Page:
During a conference on ugliness, the participants wondered if something could be ugly and still worth a further look.
I didn’t mention this car but I could have done. We’ve discussed here the marked difference between this and the predecessor; this example exemplifies Mercedes’ dropped standards of material quality and diligence of assembly. Even when tatty, the W-126 retains dignity, like an old tweed coat with a few patches. The W-210, in contrast, never looked good new and when the polycarbonate lenses become clouded and the MB star has fallen off, it becomes even worse.
Evidently Mercedes had though long and hard about the over-engineering in the W-126 and set out never to do that again. Notice two things: the clumsy panel under the lamps and that the sculpting of the bonnet and wings can’t hide a fundamentally square shape. I think that what is unsettling here is the mismatch between the attempt at curviness and the underlying resistance of the oblong package to this goal.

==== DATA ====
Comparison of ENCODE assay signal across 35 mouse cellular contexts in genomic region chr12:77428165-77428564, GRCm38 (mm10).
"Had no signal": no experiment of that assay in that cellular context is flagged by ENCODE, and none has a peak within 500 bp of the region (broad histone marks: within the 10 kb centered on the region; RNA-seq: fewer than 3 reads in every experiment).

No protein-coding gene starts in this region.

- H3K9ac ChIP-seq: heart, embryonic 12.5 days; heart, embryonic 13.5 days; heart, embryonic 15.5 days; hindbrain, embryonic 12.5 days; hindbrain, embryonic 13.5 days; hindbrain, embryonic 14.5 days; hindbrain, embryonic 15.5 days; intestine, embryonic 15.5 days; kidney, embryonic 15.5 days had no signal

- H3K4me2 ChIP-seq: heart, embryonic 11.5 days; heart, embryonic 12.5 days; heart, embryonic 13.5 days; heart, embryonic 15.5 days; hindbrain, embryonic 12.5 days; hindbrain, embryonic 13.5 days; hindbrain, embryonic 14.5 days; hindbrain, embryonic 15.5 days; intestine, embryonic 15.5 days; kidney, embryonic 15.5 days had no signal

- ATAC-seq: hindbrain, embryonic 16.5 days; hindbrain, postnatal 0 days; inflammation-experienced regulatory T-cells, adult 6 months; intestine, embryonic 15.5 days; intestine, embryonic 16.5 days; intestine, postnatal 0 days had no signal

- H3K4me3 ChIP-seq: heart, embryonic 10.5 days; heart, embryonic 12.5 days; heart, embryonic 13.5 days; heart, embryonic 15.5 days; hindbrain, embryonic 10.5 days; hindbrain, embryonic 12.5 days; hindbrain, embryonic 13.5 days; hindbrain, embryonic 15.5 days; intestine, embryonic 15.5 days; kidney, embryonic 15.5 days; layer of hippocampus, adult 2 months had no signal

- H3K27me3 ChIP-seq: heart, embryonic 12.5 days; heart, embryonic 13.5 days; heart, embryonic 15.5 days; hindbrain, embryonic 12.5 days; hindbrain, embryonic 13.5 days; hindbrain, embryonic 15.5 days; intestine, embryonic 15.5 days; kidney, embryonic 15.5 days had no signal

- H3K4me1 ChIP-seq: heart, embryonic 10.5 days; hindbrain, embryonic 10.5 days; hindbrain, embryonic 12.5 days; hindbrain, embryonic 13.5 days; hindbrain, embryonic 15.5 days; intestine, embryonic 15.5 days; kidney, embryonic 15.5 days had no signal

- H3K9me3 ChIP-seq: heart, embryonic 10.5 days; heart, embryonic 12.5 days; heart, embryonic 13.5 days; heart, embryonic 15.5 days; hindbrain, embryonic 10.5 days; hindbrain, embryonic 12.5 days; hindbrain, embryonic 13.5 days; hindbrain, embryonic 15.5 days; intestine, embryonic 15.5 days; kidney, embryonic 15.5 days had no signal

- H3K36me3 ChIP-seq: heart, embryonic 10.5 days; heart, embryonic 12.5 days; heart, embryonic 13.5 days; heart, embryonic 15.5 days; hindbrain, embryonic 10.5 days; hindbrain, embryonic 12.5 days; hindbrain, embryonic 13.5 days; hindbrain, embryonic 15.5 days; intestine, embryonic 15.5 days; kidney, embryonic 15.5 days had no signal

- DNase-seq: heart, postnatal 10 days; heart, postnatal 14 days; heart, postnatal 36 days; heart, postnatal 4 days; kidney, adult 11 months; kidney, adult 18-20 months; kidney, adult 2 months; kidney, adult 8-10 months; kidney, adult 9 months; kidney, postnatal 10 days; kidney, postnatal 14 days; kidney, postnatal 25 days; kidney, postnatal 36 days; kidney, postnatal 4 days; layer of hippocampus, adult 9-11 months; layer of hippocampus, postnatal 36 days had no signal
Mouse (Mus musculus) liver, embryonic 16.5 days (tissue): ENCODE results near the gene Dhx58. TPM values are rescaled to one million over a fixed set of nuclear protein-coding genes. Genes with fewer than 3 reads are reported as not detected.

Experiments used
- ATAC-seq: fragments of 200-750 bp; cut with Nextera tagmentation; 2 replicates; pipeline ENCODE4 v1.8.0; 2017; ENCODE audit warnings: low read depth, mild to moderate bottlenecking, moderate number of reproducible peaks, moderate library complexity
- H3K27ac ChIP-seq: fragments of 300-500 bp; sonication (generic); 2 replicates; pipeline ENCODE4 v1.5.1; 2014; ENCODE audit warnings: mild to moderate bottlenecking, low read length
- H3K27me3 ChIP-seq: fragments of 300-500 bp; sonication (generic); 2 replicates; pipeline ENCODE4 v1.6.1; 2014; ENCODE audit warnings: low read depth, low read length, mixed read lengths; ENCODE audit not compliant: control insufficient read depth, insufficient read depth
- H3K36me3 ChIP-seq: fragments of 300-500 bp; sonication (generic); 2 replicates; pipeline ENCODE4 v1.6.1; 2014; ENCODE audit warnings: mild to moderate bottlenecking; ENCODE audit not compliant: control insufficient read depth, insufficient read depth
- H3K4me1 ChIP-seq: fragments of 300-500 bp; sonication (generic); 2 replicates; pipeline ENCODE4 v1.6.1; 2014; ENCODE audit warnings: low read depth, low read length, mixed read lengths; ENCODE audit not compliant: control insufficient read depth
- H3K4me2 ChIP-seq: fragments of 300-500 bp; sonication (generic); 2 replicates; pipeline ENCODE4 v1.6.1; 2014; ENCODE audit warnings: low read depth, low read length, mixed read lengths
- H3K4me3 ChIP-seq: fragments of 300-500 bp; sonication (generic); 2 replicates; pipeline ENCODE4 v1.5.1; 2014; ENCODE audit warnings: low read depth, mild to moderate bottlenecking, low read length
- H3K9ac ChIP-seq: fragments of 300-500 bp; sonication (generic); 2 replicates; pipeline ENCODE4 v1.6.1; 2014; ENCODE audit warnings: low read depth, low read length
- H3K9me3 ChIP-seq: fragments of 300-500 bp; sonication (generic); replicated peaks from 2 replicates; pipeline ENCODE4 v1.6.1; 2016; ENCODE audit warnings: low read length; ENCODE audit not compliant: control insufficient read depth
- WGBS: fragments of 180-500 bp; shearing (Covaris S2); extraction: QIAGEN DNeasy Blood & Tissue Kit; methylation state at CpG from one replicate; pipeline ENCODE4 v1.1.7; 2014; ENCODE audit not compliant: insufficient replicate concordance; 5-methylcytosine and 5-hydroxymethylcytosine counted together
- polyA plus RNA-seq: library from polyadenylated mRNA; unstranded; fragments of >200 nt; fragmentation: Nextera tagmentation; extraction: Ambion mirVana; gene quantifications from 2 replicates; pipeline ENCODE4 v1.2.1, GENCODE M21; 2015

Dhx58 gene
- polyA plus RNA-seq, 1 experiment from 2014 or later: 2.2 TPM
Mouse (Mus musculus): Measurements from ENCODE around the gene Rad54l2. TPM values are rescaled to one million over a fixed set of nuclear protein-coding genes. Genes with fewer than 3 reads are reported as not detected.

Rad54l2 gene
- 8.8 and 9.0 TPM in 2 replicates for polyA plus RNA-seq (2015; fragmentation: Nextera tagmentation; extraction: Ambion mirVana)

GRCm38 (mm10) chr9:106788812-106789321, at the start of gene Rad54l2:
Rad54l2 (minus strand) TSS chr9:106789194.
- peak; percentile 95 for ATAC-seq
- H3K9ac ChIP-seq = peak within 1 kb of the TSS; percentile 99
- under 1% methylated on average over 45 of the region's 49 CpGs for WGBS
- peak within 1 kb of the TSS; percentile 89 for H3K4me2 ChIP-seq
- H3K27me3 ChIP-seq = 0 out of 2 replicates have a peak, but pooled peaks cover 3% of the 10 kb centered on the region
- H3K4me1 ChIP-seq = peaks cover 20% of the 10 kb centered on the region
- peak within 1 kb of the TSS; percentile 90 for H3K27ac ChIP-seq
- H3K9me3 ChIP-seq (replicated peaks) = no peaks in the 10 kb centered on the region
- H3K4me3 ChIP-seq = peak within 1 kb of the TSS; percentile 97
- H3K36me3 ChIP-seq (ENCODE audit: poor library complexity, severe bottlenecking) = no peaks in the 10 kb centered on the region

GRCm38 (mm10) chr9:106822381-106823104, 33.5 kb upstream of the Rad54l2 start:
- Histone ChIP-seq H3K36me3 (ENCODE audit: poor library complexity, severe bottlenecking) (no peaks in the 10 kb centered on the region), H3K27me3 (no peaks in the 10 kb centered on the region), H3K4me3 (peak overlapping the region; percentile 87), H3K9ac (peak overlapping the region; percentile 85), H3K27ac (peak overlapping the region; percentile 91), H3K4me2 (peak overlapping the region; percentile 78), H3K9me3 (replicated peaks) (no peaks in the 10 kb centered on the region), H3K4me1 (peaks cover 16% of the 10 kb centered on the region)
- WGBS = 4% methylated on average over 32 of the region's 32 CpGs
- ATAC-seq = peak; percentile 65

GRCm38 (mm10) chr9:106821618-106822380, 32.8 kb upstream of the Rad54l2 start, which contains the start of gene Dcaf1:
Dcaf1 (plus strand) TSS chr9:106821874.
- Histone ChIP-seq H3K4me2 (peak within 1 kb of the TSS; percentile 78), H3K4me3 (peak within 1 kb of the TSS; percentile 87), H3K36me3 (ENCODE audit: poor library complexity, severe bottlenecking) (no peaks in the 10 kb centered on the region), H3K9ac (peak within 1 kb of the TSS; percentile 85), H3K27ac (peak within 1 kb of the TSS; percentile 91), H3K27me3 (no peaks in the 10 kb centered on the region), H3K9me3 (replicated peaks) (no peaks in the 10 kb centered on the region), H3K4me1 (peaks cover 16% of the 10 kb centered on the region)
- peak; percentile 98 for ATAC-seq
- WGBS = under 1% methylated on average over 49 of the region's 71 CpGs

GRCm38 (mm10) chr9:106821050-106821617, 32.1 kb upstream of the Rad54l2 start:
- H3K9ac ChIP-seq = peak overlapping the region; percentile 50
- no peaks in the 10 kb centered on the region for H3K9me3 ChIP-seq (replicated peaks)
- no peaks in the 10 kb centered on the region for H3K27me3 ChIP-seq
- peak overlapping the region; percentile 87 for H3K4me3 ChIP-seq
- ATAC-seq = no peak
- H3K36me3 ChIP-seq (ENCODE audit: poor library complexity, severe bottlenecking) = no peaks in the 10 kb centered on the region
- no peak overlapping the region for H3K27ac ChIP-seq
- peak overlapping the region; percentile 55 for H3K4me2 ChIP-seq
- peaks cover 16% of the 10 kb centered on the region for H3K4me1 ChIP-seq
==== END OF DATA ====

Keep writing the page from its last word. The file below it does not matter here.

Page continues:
If MB had designed this with a squarer front end, and with the grille at least as high as the lamps, then it might have been okay (the A-pillars are still ghastly). I can imagine a more oblong grille and lamp arrangement with perhaps larger radii, as with the rest of the car. In essence all the needed to do was to apply softer forms to a theme not unlike the predecessor.
Thankfully, the diminished material quality of this distinctly ugly car mean they are vanishing from our roads at a satisfactory pace.